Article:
Such a view of our vocation as this brings with it another fundamental question. How are we to know, or find out, what the Will of God is? I do not think that any general answer can be given to this. In clear moral and political issues, we must surely judge and act by the great truths and demands of Christianity; and if we have the courage to do this, then, as we act, more and more we shall perceive the direction of the Will. That choice, cause, or action, which is least tainted by self-interest, which makes for the increase of happiness�health�beauty�peace�cleanses and harmonises life, must always be in accordance with the Will of the Spirit which is drawing life towards perfection. The difficulty comes when there is a conflict of loyalties, or a choice between two apparent gods. At such points many people feel unaware of any guidance, unable to discern or understand the signals of God; not because the signals are not given, but because the mind is too troubled, clouded and hurried to receive them. �He who is in a hurry,� said St. Vincent de Paul, �delays the things of God.� But when those who are at least attempting to live the life of the Spirit, and have consequently become more or less sensitive to its movements, are confronted by perplexing choices, and seem to themselves to have no clear light, they will often become aware, if they will wait in quietness, of a subtle yet insistent pressure in favour of the path which they should take. The early Friends were accustomed to trust implicitly in indications of this kind, and were usually justified. Where there is no such pressure, then our conduct should be decided by charity and common sense; qualities which are given to us by God in order that they may be used.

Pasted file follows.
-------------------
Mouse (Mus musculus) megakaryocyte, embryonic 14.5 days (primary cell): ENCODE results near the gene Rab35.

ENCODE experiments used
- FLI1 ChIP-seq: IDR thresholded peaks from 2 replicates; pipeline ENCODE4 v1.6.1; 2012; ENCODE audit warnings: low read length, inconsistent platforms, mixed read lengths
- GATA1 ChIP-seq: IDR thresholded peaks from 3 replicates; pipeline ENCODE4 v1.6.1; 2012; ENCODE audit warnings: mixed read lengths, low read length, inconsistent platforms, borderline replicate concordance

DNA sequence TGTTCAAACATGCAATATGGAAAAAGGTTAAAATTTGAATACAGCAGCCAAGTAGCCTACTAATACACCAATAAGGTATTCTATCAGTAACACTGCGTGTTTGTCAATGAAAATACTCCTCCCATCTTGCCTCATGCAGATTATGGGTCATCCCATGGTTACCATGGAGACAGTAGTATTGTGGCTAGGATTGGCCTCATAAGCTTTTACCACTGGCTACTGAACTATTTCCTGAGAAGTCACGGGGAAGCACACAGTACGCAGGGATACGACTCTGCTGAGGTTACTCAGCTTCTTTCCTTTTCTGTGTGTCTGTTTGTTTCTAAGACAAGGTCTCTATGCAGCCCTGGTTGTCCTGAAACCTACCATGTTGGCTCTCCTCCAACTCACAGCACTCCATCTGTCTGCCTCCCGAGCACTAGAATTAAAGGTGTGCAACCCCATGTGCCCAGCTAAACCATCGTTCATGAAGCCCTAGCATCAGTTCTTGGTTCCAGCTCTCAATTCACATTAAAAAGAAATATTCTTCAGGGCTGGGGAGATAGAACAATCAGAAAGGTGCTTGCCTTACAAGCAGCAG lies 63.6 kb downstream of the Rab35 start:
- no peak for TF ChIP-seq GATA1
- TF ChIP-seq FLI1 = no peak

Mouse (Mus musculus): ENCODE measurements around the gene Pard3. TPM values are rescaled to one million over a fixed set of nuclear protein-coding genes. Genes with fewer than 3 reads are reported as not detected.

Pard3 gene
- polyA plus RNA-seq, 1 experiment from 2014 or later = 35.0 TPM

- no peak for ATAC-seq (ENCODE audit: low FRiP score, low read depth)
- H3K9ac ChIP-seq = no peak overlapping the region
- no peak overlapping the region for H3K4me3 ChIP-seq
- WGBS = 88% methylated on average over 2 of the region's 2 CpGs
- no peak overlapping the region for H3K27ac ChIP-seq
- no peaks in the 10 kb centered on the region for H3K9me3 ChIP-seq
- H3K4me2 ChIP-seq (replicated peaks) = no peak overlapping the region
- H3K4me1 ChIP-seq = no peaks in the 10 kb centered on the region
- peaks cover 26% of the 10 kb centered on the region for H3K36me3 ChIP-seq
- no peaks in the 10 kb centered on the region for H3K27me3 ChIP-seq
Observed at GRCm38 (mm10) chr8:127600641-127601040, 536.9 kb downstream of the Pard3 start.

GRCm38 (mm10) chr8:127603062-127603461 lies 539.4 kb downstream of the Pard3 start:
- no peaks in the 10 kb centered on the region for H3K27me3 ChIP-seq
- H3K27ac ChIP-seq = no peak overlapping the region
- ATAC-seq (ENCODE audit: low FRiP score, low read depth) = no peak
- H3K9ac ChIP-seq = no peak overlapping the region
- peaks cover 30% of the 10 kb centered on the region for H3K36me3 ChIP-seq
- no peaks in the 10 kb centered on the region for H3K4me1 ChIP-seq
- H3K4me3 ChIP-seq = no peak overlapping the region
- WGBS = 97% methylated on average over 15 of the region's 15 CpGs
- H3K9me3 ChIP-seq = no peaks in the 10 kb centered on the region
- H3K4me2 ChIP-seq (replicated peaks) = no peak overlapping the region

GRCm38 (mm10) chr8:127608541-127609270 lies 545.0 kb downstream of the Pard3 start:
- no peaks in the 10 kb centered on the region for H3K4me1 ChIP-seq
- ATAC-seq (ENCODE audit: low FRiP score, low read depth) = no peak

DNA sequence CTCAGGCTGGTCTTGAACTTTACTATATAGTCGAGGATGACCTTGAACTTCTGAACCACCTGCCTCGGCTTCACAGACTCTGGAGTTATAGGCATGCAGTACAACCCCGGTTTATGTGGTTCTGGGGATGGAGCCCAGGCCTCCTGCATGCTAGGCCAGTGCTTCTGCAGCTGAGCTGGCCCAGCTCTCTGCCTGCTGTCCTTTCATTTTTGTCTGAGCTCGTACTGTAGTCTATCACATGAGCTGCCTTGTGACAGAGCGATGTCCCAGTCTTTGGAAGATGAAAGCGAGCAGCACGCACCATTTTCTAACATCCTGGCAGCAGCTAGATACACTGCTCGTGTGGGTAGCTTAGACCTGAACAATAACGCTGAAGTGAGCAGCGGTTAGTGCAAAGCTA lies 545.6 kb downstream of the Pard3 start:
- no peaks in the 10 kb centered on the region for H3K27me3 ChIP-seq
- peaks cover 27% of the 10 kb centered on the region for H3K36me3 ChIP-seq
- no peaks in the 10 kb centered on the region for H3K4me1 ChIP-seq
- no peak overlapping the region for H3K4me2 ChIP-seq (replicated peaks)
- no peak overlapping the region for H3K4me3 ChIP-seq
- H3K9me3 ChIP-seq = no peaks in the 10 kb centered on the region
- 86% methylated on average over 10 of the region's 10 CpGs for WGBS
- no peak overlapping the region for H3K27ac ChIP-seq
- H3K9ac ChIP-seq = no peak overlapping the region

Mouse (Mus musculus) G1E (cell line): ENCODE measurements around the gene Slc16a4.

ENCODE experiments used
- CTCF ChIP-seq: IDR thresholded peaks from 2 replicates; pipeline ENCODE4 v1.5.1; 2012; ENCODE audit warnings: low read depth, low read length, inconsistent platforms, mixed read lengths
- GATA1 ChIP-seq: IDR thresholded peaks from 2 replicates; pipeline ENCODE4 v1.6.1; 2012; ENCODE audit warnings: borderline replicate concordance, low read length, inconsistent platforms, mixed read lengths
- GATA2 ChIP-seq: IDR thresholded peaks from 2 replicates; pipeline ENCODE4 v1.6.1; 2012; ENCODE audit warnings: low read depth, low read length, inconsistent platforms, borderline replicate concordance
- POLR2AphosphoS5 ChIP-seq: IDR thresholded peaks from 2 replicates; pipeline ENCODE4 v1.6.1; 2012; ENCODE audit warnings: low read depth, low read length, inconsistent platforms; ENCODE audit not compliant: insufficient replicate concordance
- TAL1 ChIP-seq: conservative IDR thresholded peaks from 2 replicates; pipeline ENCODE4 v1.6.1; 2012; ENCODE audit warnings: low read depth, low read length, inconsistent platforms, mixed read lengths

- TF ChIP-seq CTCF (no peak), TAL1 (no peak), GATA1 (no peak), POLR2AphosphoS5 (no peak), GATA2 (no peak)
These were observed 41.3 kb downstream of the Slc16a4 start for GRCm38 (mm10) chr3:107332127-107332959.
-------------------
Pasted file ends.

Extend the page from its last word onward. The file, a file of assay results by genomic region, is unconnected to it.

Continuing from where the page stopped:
Next, we are obliged to face the question as to how the demand of modern psychology for complete self-expression, as the condition of a full and healthy personal life, can be reconciled with the discipline, choice and sacrifice which are essential to a spiritual life; and with this the allegation made by many psychologists that the special experiences of such a spiritual life may be dismissed as disguised wish-fulfilments. In the first place, the complete expression of everything of which we are capable�the whole psychological zoo living within us, as well as the embryonic beginnings of artist, statesman or saint�means chaos, not character. We must select in order to achieve; can only develop some faculties at the expense of others. This is just as true for the man of action or of science as it is for the man of religion. But where this discipline is consciously accepted for a purpose greater than ourselves, it will result in a far greater strength and harmony, a far more real personality, than the policy of so-called self-expression. As to the attempt to discredit the spiritual life as a form of wish-fulfilment, this has to meet the plain fact that the real life of the Spirit has little to do with emotional enjoyments, even of the loftiest kind. Indeed, it offers few attractions to the natural man; nor does it set out to satisfy his personal desires. The career to which it calls him is one that he would seldom have chosen for himself. It proceeds by way of much discipline and renunciation, often of many sufferings, to a total abandonment to God�s purpose which leaves no opening even for the most subtle expressions of self-love.